For entirely irrational reasons (maybe because gooseberries hard to get here), I bought a Cape gooseberry seedling today.

Where I live in Brisbane, however, is not your typical cool climate for gooseberries! Instead, it's a humid subtropical climate, with about 10-20°C in winter and 20-30°C in summer. No frost or snow in Winter and up to 40°C in Summer.

With this in mind, what sort of strategy should I employ to get the best out of this plant? Anyone grown one in a similar climate elsewhere?

1 Answer 1


It may depend on the type of gooseberry you have bought. Information I have says that only the Cape Gooseberry is suitable for Brisbane's climate (I'm in Brisbane too). Other types (American, Chinese, European) are a no-go, I'm afraid.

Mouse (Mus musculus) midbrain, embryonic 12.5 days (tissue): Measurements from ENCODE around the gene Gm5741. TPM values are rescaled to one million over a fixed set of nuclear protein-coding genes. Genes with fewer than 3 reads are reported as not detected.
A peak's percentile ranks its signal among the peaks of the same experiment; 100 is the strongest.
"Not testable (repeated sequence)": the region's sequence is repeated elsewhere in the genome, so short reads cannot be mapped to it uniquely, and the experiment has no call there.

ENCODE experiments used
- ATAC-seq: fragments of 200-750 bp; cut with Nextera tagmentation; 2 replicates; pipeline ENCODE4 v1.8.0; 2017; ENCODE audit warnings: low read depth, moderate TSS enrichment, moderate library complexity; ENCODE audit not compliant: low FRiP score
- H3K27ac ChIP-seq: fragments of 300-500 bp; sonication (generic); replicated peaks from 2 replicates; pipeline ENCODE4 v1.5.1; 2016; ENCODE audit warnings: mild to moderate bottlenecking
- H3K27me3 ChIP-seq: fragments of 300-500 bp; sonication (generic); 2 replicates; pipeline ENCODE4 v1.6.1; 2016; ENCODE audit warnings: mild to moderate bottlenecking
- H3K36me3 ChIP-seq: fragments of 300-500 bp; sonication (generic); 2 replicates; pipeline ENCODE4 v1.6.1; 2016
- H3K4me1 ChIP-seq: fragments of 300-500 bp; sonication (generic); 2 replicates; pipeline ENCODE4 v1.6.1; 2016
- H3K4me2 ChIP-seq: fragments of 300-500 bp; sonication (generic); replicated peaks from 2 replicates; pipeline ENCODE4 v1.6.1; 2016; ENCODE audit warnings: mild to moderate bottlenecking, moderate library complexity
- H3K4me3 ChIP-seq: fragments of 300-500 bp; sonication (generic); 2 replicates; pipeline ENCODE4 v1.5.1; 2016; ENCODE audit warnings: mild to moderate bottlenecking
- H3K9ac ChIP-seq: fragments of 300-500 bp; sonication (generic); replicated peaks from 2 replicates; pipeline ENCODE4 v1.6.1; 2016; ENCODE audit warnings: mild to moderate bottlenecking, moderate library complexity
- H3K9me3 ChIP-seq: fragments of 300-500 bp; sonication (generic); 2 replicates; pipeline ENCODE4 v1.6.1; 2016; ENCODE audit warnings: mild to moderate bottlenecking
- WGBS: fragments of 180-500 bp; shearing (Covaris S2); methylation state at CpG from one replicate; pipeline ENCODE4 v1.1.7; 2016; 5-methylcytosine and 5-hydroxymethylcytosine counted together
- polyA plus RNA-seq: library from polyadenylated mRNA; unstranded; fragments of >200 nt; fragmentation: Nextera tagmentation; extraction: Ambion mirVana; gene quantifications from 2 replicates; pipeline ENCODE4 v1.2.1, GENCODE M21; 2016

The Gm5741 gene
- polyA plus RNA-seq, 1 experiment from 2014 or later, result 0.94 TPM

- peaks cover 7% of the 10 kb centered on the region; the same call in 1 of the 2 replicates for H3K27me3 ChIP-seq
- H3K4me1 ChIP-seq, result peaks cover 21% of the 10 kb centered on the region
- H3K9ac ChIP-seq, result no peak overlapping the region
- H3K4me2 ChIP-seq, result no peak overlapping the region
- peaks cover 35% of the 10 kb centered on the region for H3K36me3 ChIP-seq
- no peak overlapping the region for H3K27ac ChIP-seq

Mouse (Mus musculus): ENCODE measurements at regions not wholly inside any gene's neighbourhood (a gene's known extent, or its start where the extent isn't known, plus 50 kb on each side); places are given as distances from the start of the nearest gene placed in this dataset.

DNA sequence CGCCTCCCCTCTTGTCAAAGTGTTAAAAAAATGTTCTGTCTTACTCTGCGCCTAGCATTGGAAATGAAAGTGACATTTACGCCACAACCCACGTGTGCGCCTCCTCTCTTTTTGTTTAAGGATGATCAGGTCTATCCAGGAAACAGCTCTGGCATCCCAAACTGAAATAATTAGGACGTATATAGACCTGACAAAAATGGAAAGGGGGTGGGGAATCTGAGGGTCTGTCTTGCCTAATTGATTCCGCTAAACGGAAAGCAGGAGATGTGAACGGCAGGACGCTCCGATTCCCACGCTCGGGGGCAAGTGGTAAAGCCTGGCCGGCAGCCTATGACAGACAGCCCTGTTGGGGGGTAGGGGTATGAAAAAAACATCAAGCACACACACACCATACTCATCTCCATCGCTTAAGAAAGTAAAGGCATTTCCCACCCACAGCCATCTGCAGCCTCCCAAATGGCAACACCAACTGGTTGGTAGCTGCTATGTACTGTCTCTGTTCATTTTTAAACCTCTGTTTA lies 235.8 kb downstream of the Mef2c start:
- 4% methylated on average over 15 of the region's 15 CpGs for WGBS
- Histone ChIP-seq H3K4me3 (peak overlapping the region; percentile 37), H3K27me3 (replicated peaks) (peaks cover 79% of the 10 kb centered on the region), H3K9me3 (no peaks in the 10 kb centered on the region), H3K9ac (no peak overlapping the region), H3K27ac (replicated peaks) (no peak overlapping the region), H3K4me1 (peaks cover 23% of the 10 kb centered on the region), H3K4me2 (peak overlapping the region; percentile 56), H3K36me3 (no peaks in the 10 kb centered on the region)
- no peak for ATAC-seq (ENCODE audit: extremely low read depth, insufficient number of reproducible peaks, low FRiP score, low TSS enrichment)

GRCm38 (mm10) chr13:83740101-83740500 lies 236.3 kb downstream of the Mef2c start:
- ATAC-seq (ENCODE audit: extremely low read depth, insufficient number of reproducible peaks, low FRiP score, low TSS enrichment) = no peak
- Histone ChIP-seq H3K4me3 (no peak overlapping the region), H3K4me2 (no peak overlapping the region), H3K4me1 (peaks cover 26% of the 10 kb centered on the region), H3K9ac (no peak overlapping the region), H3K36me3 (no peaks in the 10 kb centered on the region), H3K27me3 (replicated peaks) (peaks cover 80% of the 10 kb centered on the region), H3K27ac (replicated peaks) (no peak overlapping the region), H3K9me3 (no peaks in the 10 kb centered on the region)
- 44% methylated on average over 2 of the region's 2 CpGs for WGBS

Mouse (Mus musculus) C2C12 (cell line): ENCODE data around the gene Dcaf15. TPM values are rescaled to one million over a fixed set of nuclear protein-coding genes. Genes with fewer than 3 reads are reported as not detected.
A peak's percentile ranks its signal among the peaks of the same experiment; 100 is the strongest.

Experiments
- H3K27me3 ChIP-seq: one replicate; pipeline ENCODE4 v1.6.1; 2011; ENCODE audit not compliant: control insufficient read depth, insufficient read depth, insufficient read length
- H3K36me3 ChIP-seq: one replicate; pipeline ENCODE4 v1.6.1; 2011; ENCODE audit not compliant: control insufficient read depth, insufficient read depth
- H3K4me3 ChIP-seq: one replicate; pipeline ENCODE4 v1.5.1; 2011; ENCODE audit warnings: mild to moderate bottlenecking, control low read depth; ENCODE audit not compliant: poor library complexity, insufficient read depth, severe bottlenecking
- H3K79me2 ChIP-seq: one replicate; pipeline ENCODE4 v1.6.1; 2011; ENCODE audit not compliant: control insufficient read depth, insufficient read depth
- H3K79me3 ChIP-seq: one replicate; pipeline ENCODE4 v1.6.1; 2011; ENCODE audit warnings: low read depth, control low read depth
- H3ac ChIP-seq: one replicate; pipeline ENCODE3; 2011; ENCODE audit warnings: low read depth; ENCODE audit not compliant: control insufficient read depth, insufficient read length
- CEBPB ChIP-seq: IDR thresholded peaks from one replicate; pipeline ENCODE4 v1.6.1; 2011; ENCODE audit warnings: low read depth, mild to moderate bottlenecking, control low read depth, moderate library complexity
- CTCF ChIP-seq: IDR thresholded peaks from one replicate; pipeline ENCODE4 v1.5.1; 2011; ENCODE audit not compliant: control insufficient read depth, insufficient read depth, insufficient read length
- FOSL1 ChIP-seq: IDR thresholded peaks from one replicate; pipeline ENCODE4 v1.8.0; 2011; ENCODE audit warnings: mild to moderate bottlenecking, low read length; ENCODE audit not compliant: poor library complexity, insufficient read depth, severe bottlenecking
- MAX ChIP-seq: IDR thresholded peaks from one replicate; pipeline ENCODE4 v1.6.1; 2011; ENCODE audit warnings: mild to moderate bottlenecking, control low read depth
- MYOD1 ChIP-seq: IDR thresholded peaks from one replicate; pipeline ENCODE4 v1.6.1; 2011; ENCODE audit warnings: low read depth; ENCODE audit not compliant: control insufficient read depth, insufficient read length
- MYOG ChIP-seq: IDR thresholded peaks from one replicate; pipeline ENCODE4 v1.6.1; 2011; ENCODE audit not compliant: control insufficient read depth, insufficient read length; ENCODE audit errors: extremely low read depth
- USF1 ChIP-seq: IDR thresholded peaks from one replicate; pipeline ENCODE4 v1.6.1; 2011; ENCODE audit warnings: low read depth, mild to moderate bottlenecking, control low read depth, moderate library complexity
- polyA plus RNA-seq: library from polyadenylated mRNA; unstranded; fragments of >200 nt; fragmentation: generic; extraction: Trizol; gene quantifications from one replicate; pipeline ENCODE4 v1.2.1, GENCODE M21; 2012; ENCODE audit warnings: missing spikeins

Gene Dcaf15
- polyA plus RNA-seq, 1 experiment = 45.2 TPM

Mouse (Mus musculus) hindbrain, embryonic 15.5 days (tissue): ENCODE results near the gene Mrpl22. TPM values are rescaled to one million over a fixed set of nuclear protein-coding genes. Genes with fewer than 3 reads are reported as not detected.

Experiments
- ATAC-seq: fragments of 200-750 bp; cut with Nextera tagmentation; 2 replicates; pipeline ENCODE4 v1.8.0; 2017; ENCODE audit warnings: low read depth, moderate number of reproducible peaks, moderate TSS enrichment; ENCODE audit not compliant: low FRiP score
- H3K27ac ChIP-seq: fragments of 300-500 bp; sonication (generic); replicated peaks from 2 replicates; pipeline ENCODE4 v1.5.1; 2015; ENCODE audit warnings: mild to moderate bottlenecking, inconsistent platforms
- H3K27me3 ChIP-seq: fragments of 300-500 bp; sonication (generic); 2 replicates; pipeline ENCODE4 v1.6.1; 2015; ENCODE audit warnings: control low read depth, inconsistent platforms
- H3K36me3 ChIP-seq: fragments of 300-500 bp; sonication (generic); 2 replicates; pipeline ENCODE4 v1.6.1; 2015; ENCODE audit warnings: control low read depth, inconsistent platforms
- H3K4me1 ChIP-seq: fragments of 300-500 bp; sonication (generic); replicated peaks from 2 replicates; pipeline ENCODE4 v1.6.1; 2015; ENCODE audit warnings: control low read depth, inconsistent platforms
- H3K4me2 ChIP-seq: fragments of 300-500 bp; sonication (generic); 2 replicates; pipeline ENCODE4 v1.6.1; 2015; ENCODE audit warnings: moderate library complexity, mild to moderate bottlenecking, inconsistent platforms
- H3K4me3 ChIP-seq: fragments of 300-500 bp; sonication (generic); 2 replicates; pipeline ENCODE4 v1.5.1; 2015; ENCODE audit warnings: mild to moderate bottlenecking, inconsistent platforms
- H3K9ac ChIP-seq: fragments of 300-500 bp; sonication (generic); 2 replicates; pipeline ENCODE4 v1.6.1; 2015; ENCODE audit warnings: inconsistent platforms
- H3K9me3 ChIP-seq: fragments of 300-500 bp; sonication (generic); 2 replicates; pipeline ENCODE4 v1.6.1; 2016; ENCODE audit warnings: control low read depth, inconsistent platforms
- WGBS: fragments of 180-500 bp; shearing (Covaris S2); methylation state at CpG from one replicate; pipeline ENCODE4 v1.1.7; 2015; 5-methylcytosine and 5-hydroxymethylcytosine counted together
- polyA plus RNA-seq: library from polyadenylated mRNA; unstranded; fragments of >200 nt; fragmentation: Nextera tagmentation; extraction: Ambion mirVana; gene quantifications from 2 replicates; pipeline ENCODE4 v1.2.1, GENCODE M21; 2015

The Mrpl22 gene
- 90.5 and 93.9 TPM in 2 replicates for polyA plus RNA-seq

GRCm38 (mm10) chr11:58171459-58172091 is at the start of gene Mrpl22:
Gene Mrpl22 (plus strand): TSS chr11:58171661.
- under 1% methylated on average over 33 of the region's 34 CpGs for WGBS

Ive never grown it myself, but the Cape Gooseberry is said to be reasonably hardy and can grow well in well drained soil with good amounts of sun and water.

Added 16/7/2013: Cape gooseberries are in the genus Physalis along with ground cherries, husk tomatoes and tomatillos. They are sub-tropical in origin and love the Brisbane climate. If you don't get frosts where you are it may grow for a number of years. They self-seed quite easily too.

  • They are indeed cape gooseberries. Looks like good news :)
    – Damien
    Commented Aug 28, 2012 at 9:29

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